Following the exciting Pluto occultation, SOFIA will initially continue its astronomical observations with FORCAST. Afterwards, the team will use the final two weeks of the mission to deploy the GREAT spectrometer developed by scientists at the Presse release University of Cologne and MPI about publication in Bonn. Here, as in its July 2013 mission, SOFIA will exploit the long winter nights in New Zealand and the low concentration of atmospheric water vapour found at this time of the year to conduct its observations. Even the tiniest quantities of airborne water vapour absorb a portion of the infrared radiation entering the atmosphere from space. This is also the reason why the analyses are conducted from an aircraft travelling at an altitude of around 14 kilometres, where the atmospheric water vapour content above it is substantially lower than on the ground.
During the research flights, the scientists will place particular focus on the Large and Small Magellanic Clouds. These two 'dwarf galaxies' – immediate neighbours of the Milky Way – can only be observed from the southern hemisphere. The star-forming regions are located approximately 200,000 light years from Earth. The scientists can use their infrared instruments to observe the entire cycle of stellar birth at this distance. Their aim is to add to the data they collected during the first New Zealand mission in 2013 and to analyse further celestial regions. The mission is being supported by the US National Science Foundation (NSF), which bases its Antarctic Research Programme at Christchurch Airport and has generously allowed SOFIA to make use of its infrastructure. SOFIA is scheduled to return to Palmdale on 24 July, following another stopover in Hawaii.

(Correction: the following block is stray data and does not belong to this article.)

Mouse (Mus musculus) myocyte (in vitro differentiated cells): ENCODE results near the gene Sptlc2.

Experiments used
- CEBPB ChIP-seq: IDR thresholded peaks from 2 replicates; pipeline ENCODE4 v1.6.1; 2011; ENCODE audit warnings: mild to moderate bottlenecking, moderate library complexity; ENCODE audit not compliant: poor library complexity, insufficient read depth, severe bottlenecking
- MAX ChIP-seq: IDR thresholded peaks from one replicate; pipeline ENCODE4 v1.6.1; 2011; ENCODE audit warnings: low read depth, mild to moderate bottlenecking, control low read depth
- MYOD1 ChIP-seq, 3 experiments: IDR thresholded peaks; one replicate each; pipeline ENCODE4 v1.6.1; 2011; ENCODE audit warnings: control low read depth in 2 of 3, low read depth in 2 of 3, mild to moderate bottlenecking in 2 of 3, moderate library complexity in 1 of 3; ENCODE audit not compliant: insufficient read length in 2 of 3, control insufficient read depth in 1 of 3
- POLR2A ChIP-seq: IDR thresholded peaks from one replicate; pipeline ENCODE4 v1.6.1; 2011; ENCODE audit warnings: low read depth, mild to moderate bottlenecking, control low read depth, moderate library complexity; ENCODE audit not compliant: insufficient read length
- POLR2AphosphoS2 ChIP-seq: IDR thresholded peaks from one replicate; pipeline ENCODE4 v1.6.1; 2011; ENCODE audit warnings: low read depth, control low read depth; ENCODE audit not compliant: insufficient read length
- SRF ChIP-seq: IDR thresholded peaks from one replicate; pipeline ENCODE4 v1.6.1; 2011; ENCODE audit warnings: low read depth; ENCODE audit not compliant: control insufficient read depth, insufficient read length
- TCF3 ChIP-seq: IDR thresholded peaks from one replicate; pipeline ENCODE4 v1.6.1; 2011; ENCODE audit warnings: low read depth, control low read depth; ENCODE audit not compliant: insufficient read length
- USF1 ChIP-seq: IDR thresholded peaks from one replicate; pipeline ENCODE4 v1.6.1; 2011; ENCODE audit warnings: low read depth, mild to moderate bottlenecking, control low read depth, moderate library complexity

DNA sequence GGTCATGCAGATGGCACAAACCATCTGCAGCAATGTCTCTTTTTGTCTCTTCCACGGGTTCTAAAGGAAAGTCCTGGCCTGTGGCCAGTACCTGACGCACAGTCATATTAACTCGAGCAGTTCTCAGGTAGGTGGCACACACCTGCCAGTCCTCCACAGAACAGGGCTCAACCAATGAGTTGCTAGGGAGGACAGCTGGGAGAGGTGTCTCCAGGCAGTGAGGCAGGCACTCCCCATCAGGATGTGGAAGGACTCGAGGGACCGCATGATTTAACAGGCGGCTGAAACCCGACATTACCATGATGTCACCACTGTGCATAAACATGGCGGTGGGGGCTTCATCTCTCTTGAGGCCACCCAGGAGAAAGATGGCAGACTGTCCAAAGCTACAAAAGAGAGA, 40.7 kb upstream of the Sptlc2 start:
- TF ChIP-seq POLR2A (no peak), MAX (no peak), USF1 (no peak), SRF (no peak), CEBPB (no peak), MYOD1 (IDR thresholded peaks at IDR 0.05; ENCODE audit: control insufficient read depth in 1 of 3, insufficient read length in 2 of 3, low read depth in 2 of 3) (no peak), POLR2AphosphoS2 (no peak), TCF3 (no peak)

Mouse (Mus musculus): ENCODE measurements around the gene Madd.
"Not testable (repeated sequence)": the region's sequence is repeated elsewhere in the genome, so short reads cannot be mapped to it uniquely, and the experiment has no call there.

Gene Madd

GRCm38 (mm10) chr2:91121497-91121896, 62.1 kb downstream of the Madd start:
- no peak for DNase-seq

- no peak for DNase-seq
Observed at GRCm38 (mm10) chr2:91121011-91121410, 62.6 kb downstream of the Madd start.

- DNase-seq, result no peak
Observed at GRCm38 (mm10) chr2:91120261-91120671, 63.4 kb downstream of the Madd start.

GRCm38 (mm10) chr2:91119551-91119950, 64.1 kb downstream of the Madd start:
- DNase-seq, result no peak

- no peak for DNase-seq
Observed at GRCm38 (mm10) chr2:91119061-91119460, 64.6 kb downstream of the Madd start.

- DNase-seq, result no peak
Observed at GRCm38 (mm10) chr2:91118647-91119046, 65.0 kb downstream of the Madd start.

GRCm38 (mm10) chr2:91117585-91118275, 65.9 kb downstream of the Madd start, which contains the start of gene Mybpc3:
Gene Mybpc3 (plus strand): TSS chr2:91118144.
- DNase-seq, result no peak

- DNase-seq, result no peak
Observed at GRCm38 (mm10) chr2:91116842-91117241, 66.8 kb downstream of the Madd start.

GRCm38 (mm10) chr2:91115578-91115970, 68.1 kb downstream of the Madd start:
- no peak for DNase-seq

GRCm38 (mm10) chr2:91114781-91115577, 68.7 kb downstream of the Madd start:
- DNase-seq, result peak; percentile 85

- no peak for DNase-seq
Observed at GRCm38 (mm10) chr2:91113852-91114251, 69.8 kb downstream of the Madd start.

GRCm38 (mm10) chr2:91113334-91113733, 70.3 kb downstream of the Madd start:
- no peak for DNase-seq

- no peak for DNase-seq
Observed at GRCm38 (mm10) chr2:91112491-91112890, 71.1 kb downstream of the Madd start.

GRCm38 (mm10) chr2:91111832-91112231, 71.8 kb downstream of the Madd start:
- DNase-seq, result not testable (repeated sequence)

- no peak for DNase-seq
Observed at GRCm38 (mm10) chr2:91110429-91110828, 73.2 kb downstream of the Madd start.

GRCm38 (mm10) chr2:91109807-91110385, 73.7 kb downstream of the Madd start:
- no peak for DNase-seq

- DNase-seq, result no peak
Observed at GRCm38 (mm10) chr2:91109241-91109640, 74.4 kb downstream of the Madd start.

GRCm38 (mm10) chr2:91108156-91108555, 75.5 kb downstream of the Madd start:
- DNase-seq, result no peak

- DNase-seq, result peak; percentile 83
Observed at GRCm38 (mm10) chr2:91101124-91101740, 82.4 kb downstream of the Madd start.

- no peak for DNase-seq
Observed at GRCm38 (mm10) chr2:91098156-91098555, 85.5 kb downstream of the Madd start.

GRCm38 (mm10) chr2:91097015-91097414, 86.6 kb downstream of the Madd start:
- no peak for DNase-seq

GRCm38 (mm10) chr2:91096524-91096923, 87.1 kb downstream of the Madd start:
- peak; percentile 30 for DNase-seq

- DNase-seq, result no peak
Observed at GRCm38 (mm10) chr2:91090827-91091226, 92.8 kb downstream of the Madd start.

The Stratospheric Observatory For Infrared Astronomy (SOFIA), is a joint project operated by the German Aerospace Center (Deutsches Zentrum für Luft- und Raumfahrt; DLR) and the National Aeronautics and Space Administration (NASA). The German contribution to the project is managed by the DLR Space Administration, using funds provided by the Federal Ministry for Economic Affairs and Energy (Bundesministerium für Wirtschaft und Energie), the State of Baden-Württemberg and the University of Stuttgart. Development of the German instruments is financed using funds from the Max Planck Society (Max-Planck-Gesellschaft; MPG), the German Research Foundation (Deutsche Forschungsgemeinschaft; DFG) and DLR. The scientific operations are coordinated by the German SOFIA Institute German SOFIA Institute at the University of Stuttgart on the German side, and by the NASA/USRA SOFIA Website (USRA) on the American side.
The German Receiver for Astronomy at Terahertz Frequencies (GREAT) is a receiver for spectroscopic observations in the far infrared spectral regime at frequencies between 1.25 and 4.7 terahertz (63-240 microns), which are not accessible from the ground due to absorption by water vapour in the atmosphere. GREAT is a first generation German SOFIA instrument, developed by the Max-Planck Institute for Radio Astronomy (MPIfR) and KOSMA at the University of Cologne, in collaboration with the Max Planck Institute for Solar System Research and the DLR Institute of Planetary Research. Rolf Güsten (MPIfR) is the Principal Investigator for GREAT. The development of the instrument was financed by the participating institutes, the Max Planck Society (Max-Planck-Gesellschaft; MPG), the German Research Foundation (Deutsche Forschungsgemeinschaft; DFG) and DLR.